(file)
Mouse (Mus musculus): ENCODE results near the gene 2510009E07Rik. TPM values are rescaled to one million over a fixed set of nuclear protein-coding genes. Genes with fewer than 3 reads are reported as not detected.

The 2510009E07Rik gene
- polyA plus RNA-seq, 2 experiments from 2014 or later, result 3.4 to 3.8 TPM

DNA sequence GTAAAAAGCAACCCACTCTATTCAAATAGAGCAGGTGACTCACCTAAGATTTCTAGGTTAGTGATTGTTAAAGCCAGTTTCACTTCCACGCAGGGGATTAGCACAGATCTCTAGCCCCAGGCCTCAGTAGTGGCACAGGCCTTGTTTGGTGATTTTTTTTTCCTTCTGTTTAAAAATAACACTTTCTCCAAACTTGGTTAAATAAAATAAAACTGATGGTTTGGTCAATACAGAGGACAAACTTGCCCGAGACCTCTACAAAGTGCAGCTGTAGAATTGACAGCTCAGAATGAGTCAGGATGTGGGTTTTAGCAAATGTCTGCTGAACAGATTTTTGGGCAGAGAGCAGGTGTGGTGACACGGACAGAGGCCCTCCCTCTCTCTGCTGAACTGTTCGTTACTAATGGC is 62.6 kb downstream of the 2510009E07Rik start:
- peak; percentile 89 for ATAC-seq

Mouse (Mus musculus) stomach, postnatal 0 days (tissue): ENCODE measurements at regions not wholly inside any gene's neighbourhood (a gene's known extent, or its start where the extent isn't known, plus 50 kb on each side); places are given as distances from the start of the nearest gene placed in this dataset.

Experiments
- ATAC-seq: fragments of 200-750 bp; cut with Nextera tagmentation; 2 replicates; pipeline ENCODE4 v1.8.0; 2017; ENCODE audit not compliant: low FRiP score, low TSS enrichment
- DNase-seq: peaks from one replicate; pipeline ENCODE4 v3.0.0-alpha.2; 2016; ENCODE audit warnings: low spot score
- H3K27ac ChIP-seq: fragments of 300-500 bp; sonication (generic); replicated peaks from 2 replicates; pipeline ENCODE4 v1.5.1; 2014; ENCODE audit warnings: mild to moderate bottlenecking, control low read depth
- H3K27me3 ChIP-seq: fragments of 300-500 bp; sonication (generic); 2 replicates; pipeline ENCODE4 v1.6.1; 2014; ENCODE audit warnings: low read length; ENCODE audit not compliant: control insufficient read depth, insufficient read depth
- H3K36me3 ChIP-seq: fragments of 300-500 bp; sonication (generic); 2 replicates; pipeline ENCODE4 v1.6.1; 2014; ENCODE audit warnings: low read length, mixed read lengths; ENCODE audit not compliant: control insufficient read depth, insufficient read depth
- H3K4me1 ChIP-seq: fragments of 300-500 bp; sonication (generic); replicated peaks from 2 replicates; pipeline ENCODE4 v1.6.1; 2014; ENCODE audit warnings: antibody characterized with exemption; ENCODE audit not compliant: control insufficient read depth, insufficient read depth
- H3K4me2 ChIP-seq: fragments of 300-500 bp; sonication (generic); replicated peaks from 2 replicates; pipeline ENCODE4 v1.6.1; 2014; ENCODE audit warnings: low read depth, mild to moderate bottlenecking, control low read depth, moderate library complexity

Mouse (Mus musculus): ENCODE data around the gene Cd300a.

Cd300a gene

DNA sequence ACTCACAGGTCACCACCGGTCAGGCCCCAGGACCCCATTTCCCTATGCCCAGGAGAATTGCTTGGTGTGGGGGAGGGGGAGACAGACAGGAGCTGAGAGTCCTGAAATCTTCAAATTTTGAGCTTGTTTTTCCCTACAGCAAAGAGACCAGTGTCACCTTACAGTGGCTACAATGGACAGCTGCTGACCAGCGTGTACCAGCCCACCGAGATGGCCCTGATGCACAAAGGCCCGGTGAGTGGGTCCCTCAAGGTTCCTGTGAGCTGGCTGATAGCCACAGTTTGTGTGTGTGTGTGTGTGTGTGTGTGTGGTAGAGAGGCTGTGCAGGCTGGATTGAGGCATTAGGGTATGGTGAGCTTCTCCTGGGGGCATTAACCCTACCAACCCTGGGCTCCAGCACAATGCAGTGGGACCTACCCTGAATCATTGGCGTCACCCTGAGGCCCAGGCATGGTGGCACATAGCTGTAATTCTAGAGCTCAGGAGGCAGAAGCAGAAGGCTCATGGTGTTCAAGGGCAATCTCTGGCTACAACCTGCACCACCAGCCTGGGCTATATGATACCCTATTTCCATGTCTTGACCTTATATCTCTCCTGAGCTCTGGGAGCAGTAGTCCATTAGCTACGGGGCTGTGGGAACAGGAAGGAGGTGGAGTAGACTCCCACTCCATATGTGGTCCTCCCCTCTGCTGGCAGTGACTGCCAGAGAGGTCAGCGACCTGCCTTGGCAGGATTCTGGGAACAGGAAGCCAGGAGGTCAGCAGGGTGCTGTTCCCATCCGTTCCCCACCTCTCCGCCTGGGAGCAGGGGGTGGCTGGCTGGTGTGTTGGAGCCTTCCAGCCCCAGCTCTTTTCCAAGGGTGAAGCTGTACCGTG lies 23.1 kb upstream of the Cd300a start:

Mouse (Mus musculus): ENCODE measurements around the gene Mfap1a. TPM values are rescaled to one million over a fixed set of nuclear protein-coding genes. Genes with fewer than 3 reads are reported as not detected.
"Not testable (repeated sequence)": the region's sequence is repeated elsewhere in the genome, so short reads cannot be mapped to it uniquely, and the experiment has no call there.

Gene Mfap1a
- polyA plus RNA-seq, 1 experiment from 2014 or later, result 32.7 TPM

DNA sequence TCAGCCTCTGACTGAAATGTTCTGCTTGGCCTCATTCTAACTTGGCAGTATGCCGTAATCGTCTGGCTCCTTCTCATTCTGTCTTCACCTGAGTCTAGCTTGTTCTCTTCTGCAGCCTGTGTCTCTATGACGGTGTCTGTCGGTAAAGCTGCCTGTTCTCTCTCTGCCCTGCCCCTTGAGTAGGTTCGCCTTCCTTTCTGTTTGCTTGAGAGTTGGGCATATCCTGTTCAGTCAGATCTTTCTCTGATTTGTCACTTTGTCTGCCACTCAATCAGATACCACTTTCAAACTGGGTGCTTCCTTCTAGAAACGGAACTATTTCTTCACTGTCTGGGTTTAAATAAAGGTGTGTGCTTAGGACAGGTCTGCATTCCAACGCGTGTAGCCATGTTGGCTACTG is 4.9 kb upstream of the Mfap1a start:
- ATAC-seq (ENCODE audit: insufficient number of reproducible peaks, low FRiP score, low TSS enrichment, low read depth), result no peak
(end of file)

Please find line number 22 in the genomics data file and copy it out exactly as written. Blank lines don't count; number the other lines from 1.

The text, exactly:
DNA sequence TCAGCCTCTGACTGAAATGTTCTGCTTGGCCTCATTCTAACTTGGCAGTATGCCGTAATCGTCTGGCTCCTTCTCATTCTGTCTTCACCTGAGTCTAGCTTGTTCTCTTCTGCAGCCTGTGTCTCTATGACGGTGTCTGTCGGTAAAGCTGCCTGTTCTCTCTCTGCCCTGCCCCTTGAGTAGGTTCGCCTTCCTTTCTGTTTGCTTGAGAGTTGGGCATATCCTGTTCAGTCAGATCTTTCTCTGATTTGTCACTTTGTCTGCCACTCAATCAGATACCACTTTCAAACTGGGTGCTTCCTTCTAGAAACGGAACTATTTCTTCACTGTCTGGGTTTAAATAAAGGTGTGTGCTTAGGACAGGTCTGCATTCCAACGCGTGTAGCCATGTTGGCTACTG is 4.9 kb upstream of the Mfap1a start: